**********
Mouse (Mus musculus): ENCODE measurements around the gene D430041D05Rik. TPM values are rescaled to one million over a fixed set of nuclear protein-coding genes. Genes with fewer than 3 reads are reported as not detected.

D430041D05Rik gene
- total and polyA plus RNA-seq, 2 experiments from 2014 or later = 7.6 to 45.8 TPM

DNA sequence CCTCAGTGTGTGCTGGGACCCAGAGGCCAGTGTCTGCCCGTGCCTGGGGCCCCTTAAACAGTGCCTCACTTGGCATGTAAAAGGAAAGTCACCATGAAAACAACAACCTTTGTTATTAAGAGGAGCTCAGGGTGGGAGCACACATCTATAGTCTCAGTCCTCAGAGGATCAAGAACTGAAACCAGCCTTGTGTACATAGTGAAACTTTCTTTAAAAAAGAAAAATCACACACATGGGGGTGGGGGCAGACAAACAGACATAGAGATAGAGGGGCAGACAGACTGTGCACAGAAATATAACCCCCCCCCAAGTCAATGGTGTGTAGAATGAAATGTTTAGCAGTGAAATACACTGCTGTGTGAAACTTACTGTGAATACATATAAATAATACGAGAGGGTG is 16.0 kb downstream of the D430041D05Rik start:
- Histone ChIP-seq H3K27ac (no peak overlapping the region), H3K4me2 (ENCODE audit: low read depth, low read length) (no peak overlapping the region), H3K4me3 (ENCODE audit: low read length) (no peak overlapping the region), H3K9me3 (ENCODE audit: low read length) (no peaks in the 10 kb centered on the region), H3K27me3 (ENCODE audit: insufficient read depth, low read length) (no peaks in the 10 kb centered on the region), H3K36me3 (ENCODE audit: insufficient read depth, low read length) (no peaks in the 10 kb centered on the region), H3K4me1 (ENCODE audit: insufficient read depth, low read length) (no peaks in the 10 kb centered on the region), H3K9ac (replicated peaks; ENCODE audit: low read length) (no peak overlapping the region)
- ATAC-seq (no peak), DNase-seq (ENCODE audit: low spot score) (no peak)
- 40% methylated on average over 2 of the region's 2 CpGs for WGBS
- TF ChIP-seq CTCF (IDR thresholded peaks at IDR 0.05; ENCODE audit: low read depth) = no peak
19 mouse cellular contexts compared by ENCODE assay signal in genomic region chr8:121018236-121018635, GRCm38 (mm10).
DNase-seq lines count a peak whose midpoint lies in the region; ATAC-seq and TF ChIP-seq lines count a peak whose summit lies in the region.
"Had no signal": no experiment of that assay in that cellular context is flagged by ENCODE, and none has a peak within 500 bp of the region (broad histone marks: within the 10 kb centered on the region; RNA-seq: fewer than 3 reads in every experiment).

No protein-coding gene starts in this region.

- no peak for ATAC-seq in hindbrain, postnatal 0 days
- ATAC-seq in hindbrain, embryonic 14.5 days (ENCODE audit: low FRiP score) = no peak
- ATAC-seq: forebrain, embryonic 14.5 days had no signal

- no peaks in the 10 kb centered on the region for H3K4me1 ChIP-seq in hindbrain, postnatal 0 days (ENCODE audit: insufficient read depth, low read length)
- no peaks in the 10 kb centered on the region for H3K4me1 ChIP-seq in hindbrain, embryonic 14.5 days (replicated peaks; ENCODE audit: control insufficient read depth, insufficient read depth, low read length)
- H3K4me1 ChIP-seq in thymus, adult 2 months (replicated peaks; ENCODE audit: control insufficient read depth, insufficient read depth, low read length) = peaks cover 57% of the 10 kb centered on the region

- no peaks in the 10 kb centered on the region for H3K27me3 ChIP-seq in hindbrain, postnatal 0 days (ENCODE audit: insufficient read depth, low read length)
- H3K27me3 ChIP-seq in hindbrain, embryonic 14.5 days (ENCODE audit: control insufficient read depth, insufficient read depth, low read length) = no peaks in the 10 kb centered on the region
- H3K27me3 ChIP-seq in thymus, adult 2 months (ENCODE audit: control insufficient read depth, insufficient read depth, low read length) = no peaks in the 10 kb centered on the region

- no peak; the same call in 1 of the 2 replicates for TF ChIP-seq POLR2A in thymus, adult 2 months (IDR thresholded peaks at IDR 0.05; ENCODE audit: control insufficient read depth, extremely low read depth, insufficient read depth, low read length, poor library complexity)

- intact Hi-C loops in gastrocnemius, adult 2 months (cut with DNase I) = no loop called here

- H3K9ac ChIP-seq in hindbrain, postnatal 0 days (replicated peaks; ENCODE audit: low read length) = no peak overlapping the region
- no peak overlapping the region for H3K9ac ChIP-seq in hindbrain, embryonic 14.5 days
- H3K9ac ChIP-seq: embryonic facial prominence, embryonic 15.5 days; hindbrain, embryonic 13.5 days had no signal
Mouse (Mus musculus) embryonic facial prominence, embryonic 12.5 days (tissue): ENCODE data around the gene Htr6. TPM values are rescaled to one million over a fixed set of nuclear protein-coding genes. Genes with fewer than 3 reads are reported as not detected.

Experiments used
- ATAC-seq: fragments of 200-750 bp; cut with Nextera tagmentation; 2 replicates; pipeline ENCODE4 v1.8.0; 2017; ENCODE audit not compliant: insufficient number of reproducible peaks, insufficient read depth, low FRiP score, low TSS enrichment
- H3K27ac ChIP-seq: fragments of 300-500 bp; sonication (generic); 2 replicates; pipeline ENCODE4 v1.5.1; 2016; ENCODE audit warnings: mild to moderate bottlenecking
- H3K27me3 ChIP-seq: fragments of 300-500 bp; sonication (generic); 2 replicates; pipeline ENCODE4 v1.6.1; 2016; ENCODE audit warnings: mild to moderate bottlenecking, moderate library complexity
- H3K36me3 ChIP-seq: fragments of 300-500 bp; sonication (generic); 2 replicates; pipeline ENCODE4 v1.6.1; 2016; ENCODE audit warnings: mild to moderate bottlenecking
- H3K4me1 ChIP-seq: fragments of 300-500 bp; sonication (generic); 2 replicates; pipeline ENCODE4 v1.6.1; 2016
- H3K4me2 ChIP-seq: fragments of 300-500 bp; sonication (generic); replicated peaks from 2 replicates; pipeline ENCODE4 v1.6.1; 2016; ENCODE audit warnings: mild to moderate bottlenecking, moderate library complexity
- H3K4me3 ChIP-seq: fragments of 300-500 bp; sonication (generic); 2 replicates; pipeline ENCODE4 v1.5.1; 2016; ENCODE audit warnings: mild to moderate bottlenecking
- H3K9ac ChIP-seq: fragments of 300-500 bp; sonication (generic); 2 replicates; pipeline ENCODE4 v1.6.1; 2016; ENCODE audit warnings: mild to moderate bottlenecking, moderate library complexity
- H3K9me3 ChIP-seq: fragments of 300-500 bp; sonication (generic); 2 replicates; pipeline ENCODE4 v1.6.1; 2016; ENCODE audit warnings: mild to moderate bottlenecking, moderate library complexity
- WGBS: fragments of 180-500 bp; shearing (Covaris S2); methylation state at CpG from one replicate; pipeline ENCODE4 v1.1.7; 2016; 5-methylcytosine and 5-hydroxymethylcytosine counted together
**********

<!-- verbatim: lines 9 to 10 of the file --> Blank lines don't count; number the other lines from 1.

19 mouse cellular contexts compared by ENCODE assay signal in genomic region chr8:121018236-121018635, GRCm38 (mm10).
DNase-seq lines count a peak whose midpoint lies in the region; ATAC-seq and TF ChIP-seq lines count a peak whose summit lies in the region.